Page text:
When Fred Honchell of Delta left the U.S. Air Force in 1970, he went to work for Lockheed Aircraft Company in Marietta, Ga. Lockheed sent him to Edwards Air Force Base in the Mohave Desert where he worked on the C5A flight testing program.
"I was out in the desert by myself with spare time on my hands," Honchell said.
"I started painting, took lots of art classes, went to art workshops, and progressed from there."
He likes to paint on site in nature — plein air — and focuses his attention on the chosen subject. "I find a scene or subject that interests me and I learn to love it. I then try to express the feelings I have about the scene or subject through my painting.
"I thank the Lord for my eyes," Honchell said.
Standing in his studio surrounded by many of his paintings, he pointed to an example of nature's action. He had painted a tall, solid fence which had collapsed, almost intact, outward, revealing a huge tree behind it. Probably, as the tree grew it continued to press against the fence, eventually causing the fence's collapse. Honchell titled the painting "Nature of Loss."
Honchell paints primarily in watercolor, but also in acrylic and gausch. His subjects are mostly landscapes and his painting environment is outside, nature.
He picked up a painting in progress of an old car, and painting it is obviously giving Honchell a great deal of pleasure. He sat painting away in Ridgway last Thursday, Nov. 1, where he found the old car at God's Rods, a garage owned by a mechanic friend and his wife. The background and bottom part of the painting are in watercolor and he is painting the old car itself in acrylic. The painting is titled "Open Seating."
Honchell grew up in Pontiac, Michigan. He has hanging in his home an impressive painting of Lake Michigan, with a lighthouse in Milwaukee in the background. The foreground shows the patterns in the breaking up of the ice, the breaking up created by the wave action of the lake. One can sense the cold and dampness in this winter nature setting.
That scene was painted on site. In his studio he has another Michigan painting which is inspired by memory. He remembers well the bustling, hectic manufacturing world that formerly existed in his home state. The painting is titled "American Idle," capturing the consequences of all the factory closings over the past few years. The painting shows a large factory building, its smokestack, its vast area for parking, with its activity now silenced. Honchell commented, "There is no smokecoming from the smokestack, the employees' parking lot is empty, and all the new cars are sitting there in the snow, unsold."
For many pleasurable outings to paint, Honchell was accompanied by his painting companion, Buster, his Keeshond dog, who would run around investigating and sniffing the area, return to be sure his human companion was still there, then be off again to investigate and sniff. Buster is quite elderly now and spends most of his days sleeping. Honchell misses Buster's companionship on his painting outings.
Honchell exhibits his paintings in many venues. "Every place I can, I enter paintings," he said.
"I enter the Glenwood Springs Show in the fall every year. I sold one I entered this year," he noted. "I enter with the Working Artists Gallery in Grand Junction on Main Street. They sell the paintings they exhibit.
"The AGO Gallery in Ouray sold my paintings for years. The building recently went up for sale and we artists had to take our paintings out of the gallery.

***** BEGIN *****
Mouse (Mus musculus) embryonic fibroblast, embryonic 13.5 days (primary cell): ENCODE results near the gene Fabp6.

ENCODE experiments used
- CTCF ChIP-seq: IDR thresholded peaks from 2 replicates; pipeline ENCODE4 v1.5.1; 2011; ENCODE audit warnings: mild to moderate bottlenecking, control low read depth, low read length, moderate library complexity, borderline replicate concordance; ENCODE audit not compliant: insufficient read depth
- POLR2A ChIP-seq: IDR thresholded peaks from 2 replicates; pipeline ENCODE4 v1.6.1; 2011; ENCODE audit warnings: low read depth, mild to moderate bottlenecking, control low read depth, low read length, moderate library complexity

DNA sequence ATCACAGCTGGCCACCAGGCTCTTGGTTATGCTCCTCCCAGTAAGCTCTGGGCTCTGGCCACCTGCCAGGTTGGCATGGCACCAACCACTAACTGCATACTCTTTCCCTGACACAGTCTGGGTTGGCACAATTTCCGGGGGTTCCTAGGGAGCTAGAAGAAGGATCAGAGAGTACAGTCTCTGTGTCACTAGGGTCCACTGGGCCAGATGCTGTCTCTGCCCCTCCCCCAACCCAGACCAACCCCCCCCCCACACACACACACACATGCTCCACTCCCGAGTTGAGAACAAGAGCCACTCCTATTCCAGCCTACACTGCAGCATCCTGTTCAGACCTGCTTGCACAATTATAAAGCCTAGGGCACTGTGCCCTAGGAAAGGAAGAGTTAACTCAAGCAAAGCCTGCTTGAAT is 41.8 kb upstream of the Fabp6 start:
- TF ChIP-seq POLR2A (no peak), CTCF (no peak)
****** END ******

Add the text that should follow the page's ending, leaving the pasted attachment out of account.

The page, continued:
"I exhibit paintings at the Colorado Watercolor Society every year in Denver. Delta Fine Arts has an agreement with the Creamery Arts Center in Hotchkiss to feature one artist a month, with a new artist every month, and I exhibit there every year.
"Western Colorado Watercolor Society has a national show every year in Grand Junction and I am juried into that show every year."
Honchell said, "I exhibit wherever I live. In Juneau, Alaska, I lived right down the road from the Mendenhall Glacier and would go to paint there regularly. I exhibited several paintings of the Mendenhall Glacier at the Faces, Places and Things Gallery in Juneau."
Before his retirement Honchell flew for a living. He has lived in Ohio, Virginia, Georgia, Illinois, Indiana, Wisconsin, Michigan, Iowa, even Denver, and Texas and California. He lived in the Atlanta area for six years and has a lot of good friends back there. He was a pilot for Air Wisconsin and Airborne Express.
He retired in 2007 and wanted to move back to Colorado, but away from Denver. He has a brother in Rifle. Fred and his wife Annie looked for a place to call home in Grand Junction and Palisade, and settled on Delta as home. They were looking for a place near the mountains, a great location with terrific scenery.
"I wanted to go out all by myself and look at fantastic scenery, marvel at God's creation, doubling the joy by seeing God's creation and then painting it," Honchell said.
Fred has a son in Denver, a daughter in California and a daughter in Spirit Lake, Iowa. All Annie's children live in Madison. Wis. Between them Fred and Annie have five grandchildren. One grandchild, Annie's grandson Cameron, comes to visit every summer.
"Cameron is a great kid," Fred said. "He is eight years old now, a nice young man." He goes out with Fred to paint. Once when Cameron was here in winter, it snowed and he went with Fred to the top of Grand Mesa, on the trail to Land's End. Fred set up his equipment to paint. Cameron stayed for a little while out in the snow then decided to go back to the car. The wind blew up and blew the snow into jagged piles, inspiring Fred's painting, "Winter Waves."
Asked what advice he would give to someone who wanted to become an artist, Honchell said, "Take classes, learn the basics of painting and drawing, and practice a lot."blog comments powered by Disqus